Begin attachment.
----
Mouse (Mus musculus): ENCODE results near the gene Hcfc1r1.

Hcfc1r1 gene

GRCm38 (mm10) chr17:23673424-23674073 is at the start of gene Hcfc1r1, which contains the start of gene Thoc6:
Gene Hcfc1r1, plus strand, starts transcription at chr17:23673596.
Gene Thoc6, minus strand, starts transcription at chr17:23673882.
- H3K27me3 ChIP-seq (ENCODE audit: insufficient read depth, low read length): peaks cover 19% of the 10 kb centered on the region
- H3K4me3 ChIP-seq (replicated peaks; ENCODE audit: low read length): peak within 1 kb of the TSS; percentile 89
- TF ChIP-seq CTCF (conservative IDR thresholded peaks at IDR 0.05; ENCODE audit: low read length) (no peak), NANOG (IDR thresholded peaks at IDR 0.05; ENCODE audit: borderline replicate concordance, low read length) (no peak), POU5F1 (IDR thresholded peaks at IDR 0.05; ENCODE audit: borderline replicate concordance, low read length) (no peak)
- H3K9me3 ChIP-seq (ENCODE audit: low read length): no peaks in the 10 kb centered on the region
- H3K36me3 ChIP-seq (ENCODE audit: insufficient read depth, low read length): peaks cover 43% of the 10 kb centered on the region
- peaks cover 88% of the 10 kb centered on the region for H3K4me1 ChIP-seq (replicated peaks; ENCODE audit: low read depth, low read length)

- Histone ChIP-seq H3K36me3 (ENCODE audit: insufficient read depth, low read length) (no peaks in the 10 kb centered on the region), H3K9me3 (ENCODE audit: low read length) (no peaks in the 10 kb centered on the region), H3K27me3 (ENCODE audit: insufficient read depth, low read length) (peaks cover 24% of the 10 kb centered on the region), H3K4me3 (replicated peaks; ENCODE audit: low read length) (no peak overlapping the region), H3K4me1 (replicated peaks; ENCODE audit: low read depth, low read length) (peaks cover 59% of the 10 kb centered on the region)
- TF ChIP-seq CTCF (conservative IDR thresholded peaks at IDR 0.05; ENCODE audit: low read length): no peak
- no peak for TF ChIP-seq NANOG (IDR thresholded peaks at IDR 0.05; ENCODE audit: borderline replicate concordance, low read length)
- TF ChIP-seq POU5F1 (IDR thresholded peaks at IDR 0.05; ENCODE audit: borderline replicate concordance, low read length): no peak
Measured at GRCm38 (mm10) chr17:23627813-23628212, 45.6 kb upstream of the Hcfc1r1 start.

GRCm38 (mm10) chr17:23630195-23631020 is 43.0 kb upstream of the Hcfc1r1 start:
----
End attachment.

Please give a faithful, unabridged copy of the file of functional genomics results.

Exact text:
Mouse (Mus musculus): ENCODE results near the gene Hcfc1r1.

Hcfc1r1 gene

GRCm38 (mm10) chr17:23673424-23674073 is at the start of gene Hcfc1r1, which contains the start of gene Thoc6:
Gene Hcfc1r1, plus strand, starts transcription at chr17:23673596.
Gene Thoc6, minus strand, starts transcription at chr17:23673882.
- H3K27me3 ChIP-seq (ENCODE audit: insufficient read depth, low read length): peaks cover 19% of the 10 kb centered on the region
- H3K4me3 ChIP-seq (replicated peaks; ENCODE audit: low read length): peak within 1 kb of the TSS; percentile 89
- TF ChIP-seq CTCF (conservative IDR thresholded peaks at IDR 0.05; ENCODE audit: low read length) (no peak), NANOG (IDR thresholded peaks at IDR 0.05; ENCODE audit: borderline replicate concordance, low read length) (no peak), POU5F1 (IDR thresholded peaks at IDR 0.05; ENCODE audit: borderline replicate concordance, low read length) (no peak)
- H3K9me3 ChIP-seq (ENCODE audit: low read length): no peaks in the 10 kb centered on the region
- H3K36me3 ChIP-seq (ENCODE audit: insufficient read depth, low read length): peaks cover 43% of the 10 kb centered on the region
- peaks cover 88% of the 10 kb centered on the region for H3K4me1 ChIP-seq (replicated peaks; ENCODE audit: low read depth, low read length)

- Histone ChIP-seq H3K36me3 (ENCODE audit: insufficient read depth, low read length) (no peaks in the 10 kb centered on the region), H3K9me3 (ENCODE audit: low read length) (no peaks in the 10 kb centered on the region), H3K27me3 (ENCODE audit: insufficient read depth, low read length) (peaks cover 24% of the 10 kb centered on the region), H3K4me3 (replicated peaks; ENCODE audit: low read length) (no peak overlapping the region), H3K4me1 (replicated peaks; ENCODE audit: low read depth, low read length) (peaks cover 59% of the 10 kb centered on the region)
- TF ChIP-seq CTCF (conservative IDR thresholded peaks at IDR 0.05; ENCODE audit: low read length): no peak
- no peak for TF ChIP-seq NANOG (IDR thresholded peaks at IDR 0.05; ENCODE audit: borderline replicate concordance, low read length)
- TF ChIP-seq POU5F1 (IDR thresholded peaks at IDR 0.05; ENCODE audit: borderline replicate concordance, low read length): no peak
Measured at GRCm38 (mm10) chr17:23627813-23628212, 45.6 kb upstream of the Hcfc1r1 start.

GRCm38 (mm10) chr17:23630195-23631020 is 43.0 kb upstream of the Hcfc1r1 start: